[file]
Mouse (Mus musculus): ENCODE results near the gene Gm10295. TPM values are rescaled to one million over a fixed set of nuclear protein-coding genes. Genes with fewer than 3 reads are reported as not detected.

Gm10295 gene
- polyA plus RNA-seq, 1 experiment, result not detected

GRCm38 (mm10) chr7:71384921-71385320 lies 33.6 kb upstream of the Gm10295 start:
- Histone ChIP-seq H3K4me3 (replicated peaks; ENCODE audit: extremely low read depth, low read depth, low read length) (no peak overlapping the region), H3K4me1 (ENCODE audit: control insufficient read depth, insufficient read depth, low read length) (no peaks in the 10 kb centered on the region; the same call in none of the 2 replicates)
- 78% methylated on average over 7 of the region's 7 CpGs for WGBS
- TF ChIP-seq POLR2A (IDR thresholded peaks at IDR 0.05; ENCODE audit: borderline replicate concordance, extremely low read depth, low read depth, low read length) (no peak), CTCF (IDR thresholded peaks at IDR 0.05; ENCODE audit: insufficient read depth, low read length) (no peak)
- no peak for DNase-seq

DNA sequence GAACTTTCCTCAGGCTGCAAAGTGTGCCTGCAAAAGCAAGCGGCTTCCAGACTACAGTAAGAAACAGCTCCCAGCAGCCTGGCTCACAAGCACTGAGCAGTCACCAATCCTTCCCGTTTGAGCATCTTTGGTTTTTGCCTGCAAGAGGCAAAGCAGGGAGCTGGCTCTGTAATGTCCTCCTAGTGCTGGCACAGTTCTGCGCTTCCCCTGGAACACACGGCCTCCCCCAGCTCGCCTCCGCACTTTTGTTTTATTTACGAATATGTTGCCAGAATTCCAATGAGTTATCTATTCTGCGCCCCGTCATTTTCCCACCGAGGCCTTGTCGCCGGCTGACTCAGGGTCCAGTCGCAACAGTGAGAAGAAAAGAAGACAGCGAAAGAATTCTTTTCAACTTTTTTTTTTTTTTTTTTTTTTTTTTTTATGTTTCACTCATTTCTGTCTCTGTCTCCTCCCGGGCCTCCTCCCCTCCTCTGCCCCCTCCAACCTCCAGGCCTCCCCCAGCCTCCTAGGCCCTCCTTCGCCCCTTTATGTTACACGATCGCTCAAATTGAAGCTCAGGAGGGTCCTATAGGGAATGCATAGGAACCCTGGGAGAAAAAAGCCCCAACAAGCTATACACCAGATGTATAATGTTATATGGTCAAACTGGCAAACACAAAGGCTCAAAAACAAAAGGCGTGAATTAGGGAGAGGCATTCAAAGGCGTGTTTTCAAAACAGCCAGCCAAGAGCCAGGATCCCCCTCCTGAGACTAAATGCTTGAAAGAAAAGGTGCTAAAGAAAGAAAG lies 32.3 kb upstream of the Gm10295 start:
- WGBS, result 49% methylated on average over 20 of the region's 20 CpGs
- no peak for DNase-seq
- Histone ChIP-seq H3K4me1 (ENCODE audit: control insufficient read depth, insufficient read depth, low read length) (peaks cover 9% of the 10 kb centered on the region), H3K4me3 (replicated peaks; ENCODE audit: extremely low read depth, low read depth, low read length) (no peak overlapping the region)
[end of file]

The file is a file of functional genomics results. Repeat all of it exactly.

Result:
Mouse (Mus musculus): ENCODE results near the gene Gm10295. TPM values are rescaled to one million over a fixed set of nuclear protein-coding genes. Genes with fewer than 3 reads are reported as not detected.

Gm10295 gene
- polyA plus RNA-seq, 1 experiment, result not detected

GRCm38 (mm10) chr7:71384921-71385320 lies 33.6 kb upstream of the Gm10295 start:
- Histone ChIP-seq H3K4me3 (replicated peaks; ENCODE audit: extremely low read depth, low read depth, low read length) (no peak overlapping the region), H3K4me1 (ENCODE audit: control insufficient read depth, insufficient read depth, low read length) (no peaks in the 10 kb centered on the region; the same call in none of the 2 replicates)
- 78% methylated on average over 7 of the region's 7 CpGs for WGBS
- TF ChIP-seq POLR2A (IDR thresholded peaks at IDR 0.05; ENCODE audit: borderline replicate concordance, extremely low read depth, low read depth, low read length) (no peak), CTCF (IDR thresholded peaks at IDR 0.05; ENCODE audit: insufficient read depth, low read length) (no peak)
- no peak for DNase-seq

DNA sequence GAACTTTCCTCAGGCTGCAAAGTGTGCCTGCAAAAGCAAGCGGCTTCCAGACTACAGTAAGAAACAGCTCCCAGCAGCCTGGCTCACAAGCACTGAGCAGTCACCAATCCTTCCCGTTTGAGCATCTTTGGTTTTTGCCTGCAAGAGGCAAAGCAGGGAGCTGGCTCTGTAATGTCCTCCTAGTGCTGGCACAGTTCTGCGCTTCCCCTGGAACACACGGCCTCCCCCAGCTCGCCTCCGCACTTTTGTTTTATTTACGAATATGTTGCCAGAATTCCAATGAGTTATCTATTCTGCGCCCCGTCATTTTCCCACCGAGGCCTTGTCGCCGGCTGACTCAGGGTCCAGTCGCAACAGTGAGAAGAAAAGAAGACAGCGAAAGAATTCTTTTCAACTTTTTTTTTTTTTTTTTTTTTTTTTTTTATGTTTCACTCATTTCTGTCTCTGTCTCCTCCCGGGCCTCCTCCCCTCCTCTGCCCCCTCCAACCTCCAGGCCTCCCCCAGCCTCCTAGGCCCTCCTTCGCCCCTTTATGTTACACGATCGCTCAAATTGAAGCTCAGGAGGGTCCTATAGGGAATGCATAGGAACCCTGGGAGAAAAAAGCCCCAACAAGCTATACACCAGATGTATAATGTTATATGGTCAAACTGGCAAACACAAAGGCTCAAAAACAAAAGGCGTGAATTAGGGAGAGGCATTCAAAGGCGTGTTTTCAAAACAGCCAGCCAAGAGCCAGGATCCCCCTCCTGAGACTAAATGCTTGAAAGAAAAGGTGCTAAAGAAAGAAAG lies 32.3 kb upstream of the Gm10295 start:
- WGBS, result 49% methylated on average over 20 of the region's 20 CpGs
- no peak for DNase-seq
- Histone ChIP-seq H3K4me1 (ENCODE audit: control insufficient read depth, insufficient read depth, low read length) (peaks cover 9% of the 10 kb centered on the region), H3K4me3 (replicated peaks; ENCODE audit: extremely low read depth, low read depth, low read length) (no peak overlapping the region)